I had another mundane dream again last night. I was trying to push enormous plastic coins through a slot into some kind of plastic box but was unable to squeeze them in. This is a good example of the kind of nightmare I experience a-nights. It is a variation on another classic dream of mine when I am trying to compose a number on an old fashioned telephone dial but keep putting my finger into the wrong digit hole and am forever having to start again. They are dreams where the principal sentiments are mild frustration and trivial irritation. Blocked off from me are dreams of bliss and joy, horror and dread, pathological compulsion or ecstatic delight. No. My dreams are obsessively quotidian, bland and vapid, banal.. If they were a colour they would be a matt grey; if they were a sound they would be a middle-aged man clearing his throat. Does this reflect poorly on my inner life? After all, there are no dark quests through expressionist townscapes; few purple nights and crimson days; little in the way of daggers and poniards behind a velvet arras. Though the other night, in my sleep, I was apparently wincing in great existential angst. What was it that tormented me? A fall from the balcony of some great monochrome cathedral? Bitter tears shed in a poisonous night garden? No. Just another plastic coin that wouldn’t fit into its slot.
Newcastle United F.C. has just been taken over by some arm of the state of Saudi Arabia. Most of the supporters are overjoyed with the promise of incalculable wealth to buy world-class talent on and off the pitch. The fact that Saudi Arabia has a reputation for its unscrupulous dealing with others including well documented evidence of its state sponsored murder of the journalist Jamal Koshoggi seems to worry some but not many. How far is a supporter prepared to go in his undying support for his team? I must admit I am a poor supporter of my team. I refuse to watch Match of the Day if I know they have lost, as they did 2-4 this weekend. I will support them in the good times but not the bad. I support them through the thick but not the thin. Genuine supporters would lambast me, no doubt, but the way I see it is that I sign up to the support thing for fun not for suffering. Is this masochism? If I don’t want to spent 10.30 to 11.45 pm on Saturday night with my head in my hands, why should I? This infidelity to a project has become more general in me in recent times. Time was I would finish a book I had embarked upon whatever, even if I was hating it. Now I’ll give them some of my time, but if it doesn’t please me sufficiently I am unwilling to give the author twenty hours of my life. Why should I? There are plenty of other texts in the ocean swimming around and plenty other football clubs other than Newcastle United, or, in my case, Manchester United. If I am strong enough to disassociate myself from my background which is the reason why I got railroaded into this support phenomenon in the first place, on a strategic temporary basis, then my mental flexibility should be praised not criticised. I’ll come back to Man United when they start winning!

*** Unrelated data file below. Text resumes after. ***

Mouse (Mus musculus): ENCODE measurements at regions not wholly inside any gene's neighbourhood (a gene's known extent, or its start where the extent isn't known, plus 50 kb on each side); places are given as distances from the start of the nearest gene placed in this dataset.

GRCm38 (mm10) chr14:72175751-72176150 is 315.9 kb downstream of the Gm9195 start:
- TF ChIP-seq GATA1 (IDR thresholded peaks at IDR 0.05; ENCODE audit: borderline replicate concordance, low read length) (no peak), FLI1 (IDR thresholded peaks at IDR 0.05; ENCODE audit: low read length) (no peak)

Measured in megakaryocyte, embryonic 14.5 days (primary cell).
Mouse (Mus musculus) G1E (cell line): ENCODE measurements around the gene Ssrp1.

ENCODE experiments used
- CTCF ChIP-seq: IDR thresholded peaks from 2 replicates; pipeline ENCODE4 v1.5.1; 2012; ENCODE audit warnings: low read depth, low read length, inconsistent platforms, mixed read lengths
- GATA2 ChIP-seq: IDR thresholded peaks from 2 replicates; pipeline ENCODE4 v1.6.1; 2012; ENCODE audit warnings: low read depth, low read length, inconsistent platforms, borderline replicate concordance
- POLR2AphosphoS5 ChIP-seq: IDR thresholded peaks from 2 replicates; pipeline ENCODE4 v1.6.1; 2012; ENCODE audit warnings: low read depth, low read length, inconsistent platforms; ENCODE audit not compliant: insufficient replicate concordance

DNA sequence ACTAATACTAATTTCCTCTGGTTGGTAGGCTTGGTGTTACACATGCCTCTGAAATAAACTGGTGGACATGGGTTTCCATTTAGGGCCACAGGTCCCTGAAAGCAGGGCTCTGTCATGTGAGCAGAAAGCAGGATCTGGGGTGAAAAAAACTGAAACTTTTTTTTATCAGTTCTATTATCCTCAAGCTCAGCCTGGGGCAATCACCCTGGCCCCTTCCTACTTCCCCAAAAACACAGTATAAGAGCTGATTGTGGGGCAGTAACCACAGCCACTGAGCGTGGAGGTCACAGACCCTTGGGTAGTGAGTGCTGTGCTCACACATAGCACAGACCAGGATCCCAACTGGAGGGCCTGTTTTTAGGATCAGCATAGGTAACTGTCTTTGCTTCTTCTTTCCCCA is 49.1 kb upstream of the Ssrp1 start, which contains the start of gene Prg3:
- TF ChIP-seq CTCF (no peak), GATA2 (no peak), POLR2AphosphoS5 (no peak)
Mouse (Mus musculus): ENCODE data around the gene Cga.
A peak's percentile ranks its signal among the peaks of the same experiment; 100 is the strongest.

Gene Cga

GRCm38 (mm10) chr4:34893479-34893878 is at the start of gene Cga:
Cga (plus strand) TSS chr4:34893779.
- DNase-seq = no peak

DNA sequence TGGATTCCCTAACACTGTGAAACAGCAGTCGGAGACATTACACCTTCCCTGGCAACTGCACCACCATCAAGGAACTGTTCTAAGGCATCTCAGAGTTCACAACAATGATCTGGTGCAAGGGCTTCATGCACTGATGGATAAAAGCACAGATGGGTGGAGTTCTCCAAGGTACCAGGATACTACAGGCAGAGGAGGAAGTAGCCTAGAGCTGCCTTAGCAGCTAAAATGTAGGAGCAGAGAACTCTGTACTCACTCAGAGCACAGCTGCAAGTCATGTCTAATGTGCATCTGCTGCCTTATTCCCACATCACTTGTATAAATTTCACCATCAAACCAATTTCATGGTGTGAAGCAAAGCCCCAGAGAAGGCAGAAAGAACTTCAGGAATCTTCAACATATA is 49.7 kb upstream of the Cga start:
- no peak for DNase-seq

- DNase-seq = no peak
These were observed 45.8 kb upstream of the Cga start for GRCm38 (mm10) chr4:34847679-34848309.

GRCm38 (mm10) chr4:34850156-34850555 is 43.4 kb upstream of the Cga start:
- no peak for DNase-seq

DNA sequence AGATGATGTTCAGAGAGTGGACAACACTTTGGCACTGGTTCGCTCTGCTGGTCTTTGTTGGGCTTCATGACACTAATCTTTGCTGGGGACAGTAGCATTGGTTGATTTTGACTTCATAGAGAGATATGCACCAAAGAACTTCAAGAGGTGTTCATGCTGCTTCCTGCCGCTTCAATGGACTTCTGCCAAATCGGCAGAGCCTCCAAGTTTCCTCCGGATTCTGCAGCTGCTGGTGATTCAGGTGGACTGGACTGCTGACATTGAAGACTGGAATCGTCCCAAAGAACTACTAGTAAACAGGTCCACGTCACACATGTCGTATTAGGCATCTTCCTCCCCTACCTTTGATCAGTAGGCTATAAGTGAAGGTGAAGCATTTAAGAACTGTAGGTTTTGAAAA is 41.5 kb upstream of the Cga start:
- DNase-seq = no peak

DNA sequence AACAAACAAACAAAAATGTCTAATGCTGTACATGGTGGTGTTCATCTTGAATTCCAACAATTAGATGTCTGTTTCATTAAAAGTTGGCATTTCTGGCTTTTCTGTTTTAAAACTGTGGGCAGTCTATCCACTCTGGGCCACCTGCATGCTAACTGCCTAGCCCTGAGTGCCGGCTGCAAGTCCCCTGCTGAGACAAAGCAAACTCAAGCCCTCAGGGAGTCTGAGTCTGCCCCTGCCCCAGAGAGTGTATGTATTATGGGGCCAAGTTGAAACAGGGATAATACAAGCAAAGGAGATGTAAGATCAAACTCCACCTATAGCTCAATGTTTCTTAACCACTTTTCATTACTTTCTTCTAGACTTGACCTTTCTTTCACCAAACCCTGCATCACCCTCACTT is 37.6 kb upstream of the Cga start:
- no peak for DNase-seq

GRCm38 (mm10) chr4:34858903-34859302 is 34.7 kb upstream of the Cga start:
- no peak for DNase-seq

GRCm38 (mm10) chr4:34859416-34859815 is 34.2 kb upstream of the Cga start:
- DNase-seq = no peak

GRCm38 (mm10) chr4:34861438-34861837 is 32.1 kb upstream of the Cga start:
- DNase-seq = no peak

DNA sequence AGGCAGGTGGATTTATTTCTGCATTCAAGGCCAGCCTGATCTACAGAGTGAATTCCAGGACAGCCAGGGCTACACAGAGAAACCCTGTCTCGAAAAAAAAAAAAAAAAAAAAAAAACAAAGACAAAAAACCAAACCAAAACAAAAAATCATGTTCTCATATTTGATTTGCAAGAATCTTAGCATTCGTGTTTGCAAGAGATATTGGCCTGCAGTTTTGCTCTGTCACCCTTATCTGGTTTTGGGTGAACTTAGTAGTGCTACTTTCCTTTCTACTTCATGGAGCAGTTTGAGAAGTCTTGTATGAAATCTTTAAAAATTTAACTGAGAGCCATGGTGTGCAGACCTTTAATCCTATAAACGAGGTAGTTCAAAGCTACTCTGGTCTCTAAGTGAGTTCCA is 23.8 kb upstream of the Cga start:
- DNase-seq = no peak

I was listening to Radio 5 Live and they were talking about an abusive relationship. A man was violent to a woman, hitting her, shouting at her, locking her up. The interviewer asked: did you love him? The abused woman said yes. And they continued talking. We should probably try and get away from talking about love in this way, as if it were a contamination in no way related to your respect or admiration for a person. I remember when Prince Charles was about to marry Lady Di and he was asked Do you love her? She was standing next to him at the time. He made an infamous response which was much derided at the time. Whatever love means, he said. I suppose it wasn’t very reassuring to his poor bride-to-be standing next to him, but it was a fair enough response to a daft question. One can appreciate that falling in love is a kind of virus that you catch, but to be complacent and satisfied with that state of affairs as an acceptable way of defining love is not useful and, as in the case of the radio programme, doesn’t help us when the infatuation snags on unpleasant behaviour.
We all know a celebrity or two, but the best of us refrain from bringing this random acquaintance, some hangover from school or university or from some job we once did, into the conversation for reasons of discretion and taste. And yet, it can be that one feels compelled to summon up this celebrity acquaintance from the lower depths of ones memory, often for competitive reasons. I know, of course, that it in no way reflects well on me that I have a passing acquaintance with someone who may punctually pop up on the telly or the radio. It would reflect better on me if I just kept my mouth shut and let some other fool trundle on about how Dominic Cumberbatch is a friend of a friend of his sister. But faced with this intense pressure I could well come up with one of my sorry tales: being on Gordon Ramsay’s ridiculous restaurant show about shocking restaurants he turned round or being once seen naked in a shower by Iris Murdoch, for example. I do not feel better when these anecdotes are forced out of me. I feel sullied. I should just tacitly accept my role in the shadows. It would reflect better on me. Let others seek out the celebrity acquaintance limelight.